First coined in the 18th century by an English poet Less is more would go by relatively unnoticed for nearly two centuries before finding resonance with German architect and designer Ludwig Mies van der Rohe. As a leading figure of the Modernist movement, Mies found new meaning in the phrase, applying it to new realms and pioneering new modes of thinking for generations to come.
Ludwig Mies van der Rohe (27 March 1886 – 17 August 1969) is one of the most influential architects of the 20th century, known for his role in the development of the most enduring architectural style of the era: Modernism. Born in Aachen, Germany, Mies’ career began in the influential studio of Peter Behrens, where Mies worked alongside other two other titans of modernism, Walter Gropius and Le Corbusier.
Mies began to develop this style through the 1920s, combining the functionalist industrial concerns of his modernist contemporaries and an aesthetic drive toward minimal intersecting planes—rejecting the traditional systems of enclosed of rooms and relying heavily on glass to dissolve the boundary between the building’s interior and exterior. The decade was bookended by his proposal for the Friedrichstraße skyscraper, an unrealized all-glass tower designed in 1921 which cemented his fame within the architectural avant-garde, and by his 1929 German Pavilion at the Barcelona Exposition (more commonly known as the Barcelona Pavilion) which remains one of his most well-known and popular works.
Barcelona Pavilion came as the synthesis of extensive research on the home, breaking ground in both architectural composition and constructive techniques. The most revolutionary among them include: the steel pillar in a cross format, the separation of environments through independent partitions encouraging movement, and the delineation of the home from the street to create a completely isolated environment.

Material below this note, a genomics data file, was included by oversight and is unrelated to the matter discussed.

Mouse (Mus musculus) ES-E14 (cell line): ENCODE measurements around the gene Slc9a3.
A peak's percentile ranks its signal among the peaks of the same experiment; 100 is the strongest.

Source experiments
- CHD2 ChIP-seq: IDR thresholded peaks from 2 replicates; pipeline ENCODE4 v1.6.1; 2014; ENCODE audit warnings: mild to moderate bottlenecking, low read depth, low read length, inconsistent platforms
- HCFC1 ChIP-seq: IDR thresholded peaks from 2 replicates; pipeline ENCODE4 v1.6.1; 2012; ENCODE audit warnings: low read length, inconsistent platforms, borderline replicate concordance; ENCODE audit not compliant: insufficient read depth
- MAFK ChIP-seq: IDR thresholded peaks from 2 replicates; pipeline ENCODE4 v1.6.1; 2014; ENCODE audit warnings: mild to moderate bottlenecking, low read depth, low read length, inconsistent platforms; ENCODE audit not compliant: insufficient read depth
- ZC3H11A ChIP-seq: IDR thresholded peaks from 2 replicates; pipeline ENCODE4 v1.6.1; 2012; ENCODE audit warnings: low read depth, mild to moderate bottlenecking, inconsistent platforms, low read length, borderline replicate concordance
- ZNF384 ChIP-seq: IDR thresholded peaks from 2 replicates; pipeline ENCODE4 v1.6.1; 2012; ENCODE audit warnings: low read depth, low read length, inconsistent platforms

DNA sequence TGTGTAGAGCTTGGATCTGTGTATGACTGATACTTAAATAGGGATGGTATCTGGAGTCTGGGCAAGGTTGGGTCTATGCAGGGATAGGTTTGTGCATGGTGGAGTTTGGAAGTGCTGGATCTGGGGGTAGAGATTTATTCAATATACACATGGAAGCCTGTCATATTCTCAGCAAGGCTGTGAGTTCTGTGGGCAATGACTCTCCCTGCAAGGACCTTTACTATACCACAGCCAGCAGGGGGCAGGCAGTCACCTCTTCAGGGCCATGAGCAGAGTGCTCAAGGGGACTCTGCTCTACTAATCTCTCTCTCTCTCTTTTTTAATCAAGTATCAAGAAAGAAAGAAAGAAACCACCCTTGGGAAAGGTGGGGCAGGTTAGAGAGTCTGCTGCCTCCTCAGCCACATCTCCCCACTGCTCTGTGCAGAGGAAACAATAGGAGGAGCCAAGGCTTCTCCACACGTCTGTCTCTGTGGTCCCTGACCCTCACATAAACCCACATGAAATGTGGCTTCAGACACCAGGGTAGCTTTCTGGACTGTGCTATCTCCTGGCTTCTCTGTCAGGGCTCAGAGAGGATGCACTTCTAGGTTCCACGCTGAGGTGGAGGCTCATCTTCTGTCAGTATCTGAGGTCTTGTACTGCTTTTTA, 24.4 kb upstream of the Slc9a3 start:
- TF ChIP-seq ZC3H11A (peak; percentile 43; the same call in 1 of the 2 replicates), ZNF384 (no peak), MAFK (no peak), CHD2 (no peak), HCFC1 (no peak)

In 1930, Mies took over from Hannes Meyer as director of the Bauhaus – the school founded by and most commonly associated with its founder Walter Gropius – serving as its leader until it was forced to close in 1933 under pressure from the Nazi government. In 1932, the work of Mies formed a cornerstone of the Museum of Modern Art exhibition on “The International Style”curated by Philip Johnson and Henry-Russell Hitchcock, an exhibition that not only reinforced Mies’ role as a leader of the modernist movement, but also brought the movement itself to a wider, more international audience.
After the closure of the Bauhaus and the continued rise of the Nazis in Germany, Mies found work in his home country increasingly difficult. He eventually decided to emigrate to the United States in 1937, where he settled in Chicago and became the head of the Illinois Institute of Technology. During his 20 years at IIT, Mies developed what became known as “the second Chicago school of architecture.”
The examples of Van Der Rohe architecture, that helped define his buildings: a single space defined by its simplicity and planar roof — a sort of modern, covered square, are : Chicago’s Crown Hall (1950 – 1956); the Illinois Institute of Technology; the Convention Hall of Chicago, which was never built; the Neue Nationalgalerie of Berlin, which the architect saw completed shortly before his death and would consecrate his vision of Less is more.
Last but not least is the always iconic Farnsworth House : a weekend home conceived by Mies as a forest escape. The home, designed and built between 1945 and 1951, consists of two horizontal floors with glass walls surrounding the property, where the only privacy from outside is found in a central volume reserved for the restroom.
Over the course of his career, Mies van der Rohe dedicated himself not only to architecture, but also the design objects that were destined to fill the interiors of his countless projects. Among these, the Barcelona Chair, originally created for the German Pavilion of 1929, is still in production by Knoll, who bought rights to the design in 1953. Even here the principle remains the same. A polished chrome frame, inspired by the form of scissors, is met with a quilted leather cushion where 40 squares are cut and sewn by hand.
Today it is the uncontested monument to calmand effortless elegance – almost a cult object for connoisseurs and yet, at the same time, so well known to millions that it may safely be used in all kinds of advertisements as the unmistakable sign of quality.
Thanks to Mies van der Rohe, we’ve learned to surround ourselves with simple, sober, and essential spaces, adding substance to our lives and placing faith in quality over quantity. Today, it would seem that Less is more attitude is more important than ever – both in architecture and everyday life.
Mies van der Rohe died on August 17, 1969 from esophageal cancer caused by his smoking habit. After cremation, his ashes were buried near Chicago’s other famous architects in Chicago’s Graceland Cemetery. His grave is marked by a simple black slab of granite and a largehoney locust tree.